The lesson to me is these four core regrets give us, in some ways, the reverse image of what makes life worth living. One of the things that makes life worth living is we all want the chance to do something, to grow, to try stuff, to lead psychologically rich lives. And when we don’t take that chance, later in our lives, we look back on it with regret. The antidote to that is you’re at a juncture and you can take a chance. You know, be smart about it. Don’t go crazy. But in general, I think we want to err toward taking that chance. I think that makes life worth living.

Q
It’s great stuff to think about.
A
It’s great stuff to tell our kids, too. A lot of times, with our regrets, we don’t necessarily have a chance to repair what we did, and then if it’s things that we didn’t do, we don’t always have a chance to do things differently in the future, although many times we do, but in the advice that we transmit to others, it’s really powerful.
Q
You write a lot about these big ideas—motivation, timing, regret. Is there anything more that motivates you to dig deep into these really big topics? And then, have you thought about what might be next?
A

I’ll answer your second question first: no way. I barely survived this one. On the first part of the question, I like figuring stuff out. I typically come to a topic that I’m curious about, and I feel like if I’m curious about it, other people are curious about it, too. It’s no more elaborate than that. I said, “Wow, wait a second. I have regrets, and all these other people have regrets, and what do we know about regret. It’s this negative emotion, but it seems like there’s a positive side to it. What do we know about it?”

Same thing with timing. I wrote a book on timing, the impetus of that was coming into this office, where I’m talking to you from right now, making up when I did stuff, and realizing that was no way to do it. And looking around for guidance and not seeing the guidance out there. And saying, “Oh, God, you know, this is a book I want to read. So I’m going to have to write it.” It’s really no more elaborate than trying to follow my curiosity and find stuff out. As I said, if I’m curious about it, other people will be curious about it, and if I do it well, I can sate some of the curiosity for people and maybe give them one or two or three things that they can do to work a little smarter and live a little better.

Q
One more for you. On your website, you have all of these great short snippets of really valuable information. Like, here’s how to stay healthy when you travel and here’s the best time for you to exercise. I was fascinated by it. What are the top three pieces of advice that you think you’ve given in these small tidbits?
A

I have to think about it. At some level, I love all my children. And I’ve done probably 75 of these things, so I’m not even sure if I remember them all. But I love the question, so I’ll take it on. One thing that I like is—and this is a tip from [productivity consultant] David Allen—if you can do something that takes less than two minutes, do it now. Don’t put it on a list, don’t let it linger. It’s a game changer. It has dramatically changed my life.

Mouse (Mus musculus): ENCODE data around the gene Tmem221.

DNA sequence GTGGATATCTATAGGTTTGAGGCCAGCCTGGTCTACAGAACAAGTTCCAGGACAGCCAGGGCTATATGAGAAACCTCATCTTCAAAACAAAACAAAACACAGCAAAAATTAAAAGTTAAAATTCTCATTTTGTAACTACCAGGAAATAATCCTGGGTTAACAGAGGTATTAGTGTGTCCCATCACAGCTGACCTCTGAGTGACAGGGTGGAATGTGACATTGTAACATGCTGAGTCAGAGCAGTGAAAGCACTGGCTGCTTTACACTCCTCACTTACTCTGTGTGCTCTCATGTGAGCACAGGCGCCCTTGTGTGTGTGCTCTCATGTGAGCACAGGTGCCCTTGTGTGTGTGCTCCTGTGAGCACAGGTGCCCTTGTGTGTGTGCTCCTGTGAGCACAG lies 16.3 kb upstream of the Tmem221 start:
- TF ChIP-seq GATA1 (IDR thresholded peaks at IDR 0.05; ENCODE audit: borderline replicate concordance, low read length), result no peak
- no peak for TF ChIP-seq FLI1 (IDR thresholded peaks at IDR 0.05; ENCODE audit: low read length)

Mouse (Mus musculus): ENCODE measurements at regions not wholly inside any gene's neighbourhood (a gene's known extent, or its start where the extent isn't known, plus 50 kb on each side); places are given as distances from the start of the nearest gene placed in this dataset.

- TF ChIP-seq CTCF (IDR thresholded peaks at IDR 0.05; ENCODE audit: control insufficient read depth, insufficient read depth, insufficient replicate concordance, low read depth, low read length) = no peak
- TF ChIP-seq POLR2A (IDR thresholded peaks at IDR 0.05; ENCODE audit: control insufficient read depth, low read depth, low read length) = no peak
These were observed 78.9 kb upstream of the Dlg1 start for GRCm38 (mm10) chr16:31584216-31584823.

There’s another one, it’s a tip from software engineers. Your listeners and readers won’t know this, but I’m now holding up a tiny, little rubber duck. One of the things that software engineers do when they get stuck is try to explain what they’re doing to this rubber duck. That explaining to someone else, even an inanimate object like a rubber duck, ends up unlocking some of the secrets to that. So, when you’re stuck, explain things to a rubber duck.

There’s another one that I really like that we did just recently. It’s a tip from Vanessa Bond—she’s a social psychologist at Cornell who encourages us to give more compliments. The reason for that is we resist giving other people compliments because we think it’s going to feel awkward and that they’re not going to really appreciate it. Vanessa’s evidence is we’re wrong on both of those fronts. It actually doesn’t feel awkward, and people do appreciate it.

So those are three—two minutes, rubber duck, and compliments—that I think can be super helpful in just small wins to help you do a little bit better each day.

Q
Those are great. I think I’m absolutely going to immediately employ the two-minute one because I am always saying, “Oh, I gotta respond to that, that’ll take a second,” and then I don’t do it.
A

I’m telling you, I’m very serious about that one. There’s a reason that one came to me first, because I probably use that one, not joking, every single day. Truly. David Allen’s book is called Getting Things Done, and at the core of it is this idea that you want to get things out of your head into a system. There has subsequently been some really interesting research in neuroscience about that. Dan Levitin wrote a book about it that validates that.

I recently had this experience, I had an annoying email that somebody had sent me, and I needed to respond to it. I happened to be with my wife at the time, and I said, “I’m gonna respond to it right now.” And my wife was like, “No, you don’t need to respond to him right now.” And I said, “I’m not doing it for him. I’m doing it for me.” Because I knew it was only going to take me 30 seconds and, once I respond, I’m not going to think about it again. If I had let it linger, it would have been different. So two-minute drill, ladies and gentlemen.

Sandy Laycox Editor in Chief Read More